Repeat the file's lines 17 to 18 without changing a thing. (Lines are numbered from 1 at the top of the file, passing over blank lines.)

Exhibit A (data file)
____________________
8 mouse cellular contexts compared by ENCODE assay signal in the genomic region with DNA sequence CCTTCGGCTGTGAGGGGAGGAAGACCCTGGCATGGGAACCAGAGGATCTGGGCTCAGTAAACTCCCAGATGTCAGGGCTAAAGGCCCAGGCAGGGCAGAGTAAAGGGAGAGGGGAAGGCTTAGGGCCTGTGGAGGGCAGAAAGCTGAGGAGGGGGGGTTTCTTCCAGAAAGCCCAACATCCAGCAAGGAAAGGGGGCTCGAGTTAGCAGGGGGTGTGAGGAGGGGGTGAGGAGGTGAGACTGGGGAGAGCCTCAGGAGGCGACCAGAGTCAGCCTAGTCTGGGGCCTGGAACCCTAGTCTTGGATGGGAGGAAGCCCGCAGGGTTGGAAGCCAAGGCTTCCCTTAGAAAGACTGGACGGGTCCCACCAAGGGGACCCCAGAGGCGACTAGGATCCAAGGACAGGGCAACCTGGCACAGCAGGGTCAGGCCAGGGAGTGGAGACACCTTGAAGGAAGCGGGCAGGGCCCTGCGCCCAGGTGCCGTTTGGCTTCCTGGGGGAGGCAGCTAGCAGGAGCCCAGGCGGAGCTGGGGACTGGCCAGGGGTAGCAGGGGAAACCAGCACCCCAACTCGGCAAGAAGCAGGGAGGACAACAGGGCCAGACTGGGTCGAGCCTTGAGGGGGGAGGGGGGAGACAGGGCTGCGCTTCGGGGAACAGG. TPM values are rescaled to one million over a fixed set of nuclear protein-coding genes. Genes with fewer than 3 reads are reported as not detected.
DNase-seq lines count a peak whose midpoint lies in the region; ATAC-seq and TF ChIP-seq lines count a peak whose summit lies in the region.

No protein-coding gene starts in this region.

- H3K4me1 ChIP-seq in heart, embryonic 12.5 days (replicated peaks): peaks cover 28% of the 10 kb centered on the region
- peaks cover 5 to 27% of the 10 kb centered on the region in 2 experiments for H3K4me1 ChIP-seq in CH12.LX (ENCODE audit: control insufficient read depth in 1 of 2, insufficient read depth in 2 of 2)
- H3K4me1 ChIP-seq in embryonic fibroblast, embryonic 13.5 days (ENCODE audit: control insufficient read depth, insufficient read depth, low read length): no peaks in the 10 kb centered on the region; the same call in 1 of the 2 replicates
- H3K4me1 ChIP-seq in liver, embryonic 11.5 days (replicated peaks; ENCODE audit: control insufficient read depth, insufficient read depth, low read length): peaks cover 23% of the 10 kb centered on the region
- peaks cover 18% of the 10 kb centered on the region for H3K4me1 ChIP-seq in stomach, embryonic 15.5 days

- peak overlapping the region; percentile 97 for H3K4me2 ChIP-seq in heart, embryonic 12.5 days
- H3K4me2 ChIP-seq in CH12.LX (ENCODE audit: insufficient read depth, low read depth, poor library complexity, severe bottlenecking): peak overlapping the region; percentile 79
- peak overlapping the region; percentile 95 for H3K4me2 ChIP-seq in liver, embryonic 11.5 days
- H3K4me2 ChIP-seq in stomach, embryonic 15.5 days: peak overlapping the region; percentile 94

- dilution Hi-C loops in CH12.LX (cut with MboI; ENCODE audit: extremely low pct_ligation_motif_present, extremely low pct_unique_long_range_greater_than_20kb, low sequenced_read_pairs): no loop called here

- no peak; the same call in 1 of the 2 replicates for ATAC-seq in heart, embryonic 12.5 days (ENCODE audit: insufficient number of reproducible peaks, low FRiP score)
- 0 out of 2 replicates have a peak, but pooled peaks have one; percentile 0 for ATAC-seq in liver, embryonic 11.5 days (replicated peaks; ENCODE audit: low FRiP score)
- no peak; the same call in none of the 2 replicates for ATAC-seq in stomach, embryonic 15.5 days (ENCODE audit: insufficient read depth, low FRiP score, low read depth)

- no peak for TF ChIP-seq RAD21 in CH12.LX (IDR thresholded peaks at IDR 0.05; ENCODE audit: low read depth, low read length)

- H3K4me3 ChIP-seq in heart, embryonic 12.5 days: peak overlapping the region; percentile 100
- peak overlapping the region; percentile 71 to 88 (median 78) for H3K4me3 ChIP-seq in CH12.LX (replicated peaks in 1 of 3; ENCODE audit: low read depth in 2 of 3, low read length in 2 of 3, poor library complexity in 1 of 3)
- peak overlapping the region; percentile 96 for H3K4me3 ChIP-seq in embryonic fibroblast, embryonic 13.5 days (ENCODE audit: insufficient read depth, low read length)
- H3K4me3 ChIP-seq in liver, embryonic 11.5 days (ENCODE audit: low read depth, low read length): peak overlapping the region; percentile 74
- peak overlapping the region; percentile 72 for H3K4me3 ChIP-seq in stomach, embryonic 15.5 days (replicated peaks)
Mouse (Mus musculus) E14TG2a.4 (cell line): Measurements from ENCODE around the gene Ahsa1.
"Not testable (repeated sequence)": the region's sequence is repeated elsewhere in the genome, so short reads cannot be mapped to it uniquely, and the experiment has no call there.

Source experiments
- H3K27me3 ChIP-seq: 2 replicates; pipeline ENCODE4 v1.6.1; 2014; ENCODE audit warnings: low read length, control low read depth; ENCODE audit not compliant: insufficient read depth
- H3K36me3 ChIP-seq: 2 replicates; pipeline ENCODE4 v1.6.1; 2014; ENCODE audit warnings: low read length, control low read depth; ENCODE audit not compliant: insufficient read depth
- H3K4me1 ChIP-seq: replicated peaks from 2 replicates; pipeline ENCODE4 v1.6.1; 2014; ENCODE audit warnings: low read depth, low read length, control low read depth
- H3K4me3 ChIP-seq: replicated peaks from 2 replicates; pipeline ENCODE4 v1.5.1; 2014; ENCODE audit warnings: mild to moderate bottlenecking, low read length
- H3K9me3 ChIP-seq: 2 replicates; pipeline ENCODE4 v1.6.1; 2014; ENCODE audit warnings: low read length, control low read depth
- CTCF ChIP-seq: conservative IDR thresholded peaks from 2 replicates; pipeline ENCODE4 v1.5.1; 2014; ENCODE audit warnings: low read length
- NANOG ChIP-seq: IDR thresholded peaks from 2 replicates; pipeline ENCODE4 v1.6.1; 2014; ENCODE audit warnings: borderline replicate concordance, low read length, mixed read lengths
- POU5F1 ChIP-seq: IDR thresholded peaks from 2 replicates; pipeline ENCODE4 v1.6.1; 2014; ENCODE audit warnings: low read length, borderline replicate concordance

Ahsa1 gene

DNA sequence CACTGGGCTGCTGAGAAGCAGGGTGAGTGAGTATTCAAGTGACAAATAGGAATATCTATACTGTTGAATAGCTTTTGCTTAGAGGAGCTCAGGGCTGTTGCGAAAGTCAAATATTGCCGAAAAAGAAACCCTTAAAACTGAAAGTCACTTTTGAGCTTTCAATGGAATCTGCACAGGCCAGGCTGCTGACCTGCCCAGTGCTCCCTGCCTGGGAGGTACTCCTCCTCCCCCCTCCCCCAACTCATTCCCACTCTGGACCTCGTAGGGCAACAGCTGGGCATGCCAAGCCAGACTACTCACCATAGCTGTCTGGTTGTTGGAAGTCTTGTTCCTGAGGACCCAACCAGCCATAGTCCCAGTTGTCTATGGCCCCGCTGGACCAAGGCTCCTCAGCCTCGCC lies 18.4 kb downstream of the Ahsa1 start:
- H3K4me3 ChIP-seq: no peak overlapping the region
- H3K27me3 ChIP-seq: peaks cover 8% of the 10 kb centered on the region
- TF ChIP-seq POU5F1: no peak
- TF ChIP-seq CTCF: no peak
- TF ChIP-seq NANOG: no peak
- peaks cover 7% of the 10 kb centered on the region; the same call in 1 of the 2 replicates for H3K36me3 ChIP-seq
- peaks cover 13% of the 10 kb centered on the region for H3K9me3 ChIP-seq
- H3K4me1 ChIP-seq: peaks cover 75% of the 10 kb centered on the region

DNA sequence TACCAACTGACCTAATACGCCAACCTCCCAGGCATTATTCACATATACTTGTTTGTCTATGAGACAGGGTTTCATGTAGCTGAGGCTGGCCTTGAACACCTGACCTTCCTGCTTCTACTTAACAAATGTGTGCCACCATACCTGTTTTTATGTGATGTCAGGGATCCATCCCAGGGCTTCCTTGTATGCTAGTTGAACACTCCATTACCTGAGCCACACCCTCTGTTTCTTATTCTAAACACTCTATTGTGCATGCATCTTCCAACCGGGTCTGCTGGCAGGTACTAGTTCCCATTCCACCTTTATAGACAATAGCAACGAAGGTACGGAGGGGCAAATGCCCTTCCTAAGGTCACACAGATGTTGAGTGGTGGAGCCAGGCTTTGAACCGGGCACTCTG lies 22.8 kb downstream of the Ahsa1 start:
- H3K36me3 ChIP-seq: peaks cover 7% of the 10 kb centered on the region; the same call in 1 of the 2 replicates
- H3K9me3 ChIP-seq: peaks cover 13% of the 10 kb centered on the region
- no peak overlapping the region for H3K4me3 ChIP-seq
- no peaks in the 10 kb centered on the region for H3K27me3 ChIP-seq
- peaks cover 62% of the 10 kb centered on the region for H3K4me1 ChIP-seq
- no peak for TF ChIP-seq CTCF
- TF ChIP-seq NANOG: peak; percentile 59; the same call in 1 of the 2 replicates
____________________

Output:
- no peak for TF ChIP-seq RAD21 in CH12.LX (IDR thresholded peaks at IDR 0.05; ENCODE audit: low read depth, low read length)

- H3K4me3 ChIP-seq in heart, embryonic 12.5 days: peak overlapping the region; percentile 100